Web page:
Ever since I changed my “About” page to an “About the blog” page (because I realised that it doesn’t really tell you anything about me specifically – just about my blog), I have been toying with the idea of adding an “About the blogger” page. The only problem is that I don’t really know what I’d put on there. If you’ve seen my Gravatar profile thing, you’ll have an idea of what I mean.
Well, I suppose I could probably write quite a lot, but where would I start? The first thing I think of, of course, is by introducing my profession: I’m a pharmacist. I love my job (mostly) and the people I work with (mostly – nah, I kid, they’re really awesome), so surely this is an important thing to mention? But part of me doesn’t like this notion of “being defined by my profession”. Most people will have preconceptions about pharmacists, but, like any profession, I’m sure we’re quite varied and don’t all fit the stereotypes.
I’ve pondered this previously because if you watch TV shows – whether it be reality TV or game shows or something else that involves people who aren’t famous – everyone is introduced by their name, age and profession. Even in the newspaper, in that section where they have a street poll of randoms, they print the person’s occupation alongside their name and suburb of residence. Is their occupation meant to affect my opinion of their opinion? I suppose it does, particularly if they’re answering a poll about something political or economic or whatever that affects people’s jobs.
On a side note, just wanted to say that, despite the seemingly large number of pharmacists out there in the world, I think I’ve only ever seen one actual pharmacist on a game/reality show before. Maybe we’re just not really the type to go for that sort of stuff…
Anyway, I suppose it’s pretty obvious from browsing my blog that I’m a pharmacist, or at least that I work at a pharmacy. I mean, I write about it enough, don’t I? Sometimes I worry that I talk about work too much to other people, and maybe people would find it boring… I don’t think anyone I work with actually reads my blog, so theoretically I could just ramble on about work here, and spare people from real-life rambling conversations about Pharmacy-related stuff. This is kind of touching on another topic that I was thinking of writing about: the fact that hardly anyone I know in real-life actually reads blogs. I know people on Instagram and Twitter, and everyone (almost everyone) has Facebook, but no one that I know in real-life still regularly maintains a blog, or regularly reads blogs (well, not that I know of, anyway).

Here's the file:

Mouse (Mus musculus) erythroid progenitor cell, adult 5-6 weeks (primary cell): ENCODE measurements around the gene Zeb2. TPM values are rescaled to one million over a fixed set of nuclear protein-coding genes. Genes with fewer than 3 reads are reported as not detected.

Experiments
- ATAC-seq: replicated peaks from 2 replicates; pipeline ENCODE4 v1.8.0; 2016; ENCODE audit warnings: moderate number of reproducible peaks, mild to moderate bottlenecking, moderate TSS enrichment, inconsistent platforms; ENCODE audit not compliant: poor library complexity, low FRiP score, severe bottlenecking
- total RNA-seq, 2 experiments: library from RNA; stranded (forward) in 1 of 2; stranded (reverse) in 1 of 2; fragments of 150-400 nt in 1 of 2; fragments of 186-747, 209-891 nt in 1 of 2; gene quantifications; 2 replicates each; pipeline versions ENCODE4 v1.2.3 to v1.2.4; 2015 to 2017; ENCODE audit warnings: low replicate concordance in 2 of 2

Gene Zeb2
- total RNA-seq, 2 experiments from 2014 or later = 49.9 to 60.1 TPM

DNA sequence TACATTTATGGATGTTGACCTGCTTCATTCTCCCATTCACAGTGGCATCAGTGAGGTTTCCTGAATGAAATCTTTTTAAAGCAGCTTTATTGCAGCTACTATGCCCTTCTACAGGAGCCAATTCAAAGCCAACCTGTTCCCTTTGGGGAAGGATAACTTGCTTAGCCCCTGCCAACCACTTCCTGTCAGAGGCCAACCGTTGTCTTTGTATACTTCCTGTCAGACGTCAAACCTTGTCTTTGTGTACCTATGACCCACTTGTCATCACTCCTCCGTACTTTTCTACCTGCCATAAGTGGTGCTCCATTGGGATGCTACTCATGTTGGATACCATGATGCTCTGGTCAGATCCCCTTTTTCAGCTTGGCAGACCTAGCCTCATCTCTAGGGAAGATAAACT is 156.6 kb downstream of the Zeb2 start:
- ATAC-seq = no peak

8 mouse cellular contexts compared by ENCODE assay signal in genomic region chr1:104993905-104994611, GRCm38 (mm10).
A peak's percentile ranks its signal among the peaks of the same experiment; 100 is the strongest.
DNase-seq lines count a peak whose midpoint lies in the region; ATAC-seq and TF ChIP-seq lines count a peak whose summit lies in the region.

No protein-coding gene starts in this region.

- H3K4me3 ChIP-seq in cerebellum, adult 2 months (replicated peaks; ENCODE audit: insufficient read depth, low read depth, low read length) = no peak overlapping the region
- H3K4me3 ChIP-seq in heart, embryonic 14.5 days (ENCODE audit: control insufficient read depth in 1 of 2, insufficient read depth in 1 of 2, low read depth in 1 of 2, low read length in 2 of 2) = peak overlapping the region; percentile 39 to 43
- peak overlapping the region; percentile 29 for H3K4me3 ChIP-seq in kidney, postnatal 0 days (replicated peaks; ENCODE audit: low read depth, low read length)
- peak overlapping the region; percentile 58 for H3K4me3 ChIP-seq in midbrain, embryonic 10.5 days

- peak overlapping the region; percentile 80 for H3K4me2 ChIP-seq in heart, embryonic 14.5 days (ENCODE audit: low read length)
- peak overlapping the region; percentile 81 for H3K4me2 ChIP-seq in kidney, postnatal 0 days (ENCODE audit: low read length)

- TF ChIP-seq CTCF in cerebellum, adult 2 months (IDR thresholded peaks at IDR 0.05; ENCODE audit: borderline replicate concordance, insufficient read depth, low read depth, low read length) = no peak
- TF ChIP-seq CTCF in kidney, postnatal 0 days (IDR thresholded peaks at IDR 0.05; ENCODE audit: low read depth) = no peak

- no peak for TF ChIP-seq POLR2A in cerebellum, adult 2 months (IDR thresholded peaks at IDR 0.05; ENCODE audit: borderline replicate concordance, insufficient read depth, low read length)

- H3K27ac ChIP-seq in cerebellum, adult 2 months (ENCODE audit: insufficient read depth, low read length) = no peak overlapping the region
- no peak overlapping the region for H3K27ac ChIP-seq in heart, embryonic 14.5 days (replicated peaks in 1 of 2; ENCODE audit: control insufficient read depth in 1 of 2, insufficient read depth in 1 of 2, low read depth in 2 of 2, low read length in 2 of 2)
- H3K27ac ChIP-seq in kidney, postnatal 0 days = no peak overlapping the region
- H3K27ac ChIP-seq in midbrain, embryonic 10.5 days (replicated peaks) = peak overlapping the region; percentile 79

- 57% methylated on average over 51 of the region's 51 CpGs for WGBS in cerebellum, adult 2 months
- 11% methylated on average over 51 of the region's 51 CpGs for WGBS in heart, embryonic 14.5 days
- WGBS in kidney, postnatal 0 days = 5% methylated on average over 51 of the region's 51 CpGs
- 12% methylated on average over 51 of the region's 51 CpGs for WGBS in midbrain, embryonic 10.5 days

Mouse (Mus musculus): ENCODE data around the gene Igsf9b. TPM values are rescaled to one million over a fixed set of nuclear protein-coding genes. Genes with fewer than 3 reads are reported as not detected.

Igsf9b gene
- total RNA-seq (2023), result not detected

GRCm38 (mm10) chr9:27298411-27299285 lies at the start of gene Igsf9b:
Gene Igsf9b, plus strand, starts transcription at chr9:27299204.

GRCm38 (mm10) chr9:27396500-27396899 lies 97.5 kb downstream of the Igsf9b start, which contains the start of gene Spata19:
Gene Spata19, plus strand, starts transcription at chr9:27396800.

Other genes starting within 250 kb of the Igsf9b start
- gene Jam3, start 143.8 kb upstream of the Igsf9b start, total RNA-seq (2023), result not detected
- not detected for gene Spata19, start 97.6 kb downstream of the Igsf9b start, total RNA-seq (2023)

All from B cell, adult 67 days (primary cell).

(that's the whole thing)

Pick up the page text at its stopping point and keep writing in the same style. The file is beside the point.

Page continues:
I feel like this is becoming a very tangent-y sort of post…
I was also going to say that age – or even just an age range – would be something people might put on an “About the blogger/writer” page, but then I also suppose it’s not that hard to work out that I’m in my 20s, considering I graduated high school less than ten years ago… Although, I guess if all of this stuff was on an “About” page, it’d save visitors the effort of investigating and trying to piece the puzzle together themselves. But then where’s the fun?
Well, I suppose I don’t want people to have some sort of bias for/against what I write because I’m a pharmacist, or because I’m in my 20s. I suppose I also want to preserve some notion of anonymity, so I do not want to disclose my exact age or my location (pretty sure I’ve mentioned Brisbane in enough posts for it to be kind of obvious, though…)
Imagine if the TV world defined everyone by their hobbies or their favourite songs or their pets. What if, when some guy goes on a reality TV show, instead of giving him a little caption that reads “John, 31, journalist”, it reads “John, plays guitar, owns two cats”? He could be all of these things, but the two different captions portray him differently.
A colleague of mine is from Brazil, and he pointed out once that in Australia when you meet someone new, you ask each other about what you do for work. However, in Brazil, they’d ask each other about what they do for fun. I’m sure people work hard in Brazil as well, but, gee, they seem to have their priorities right on this one.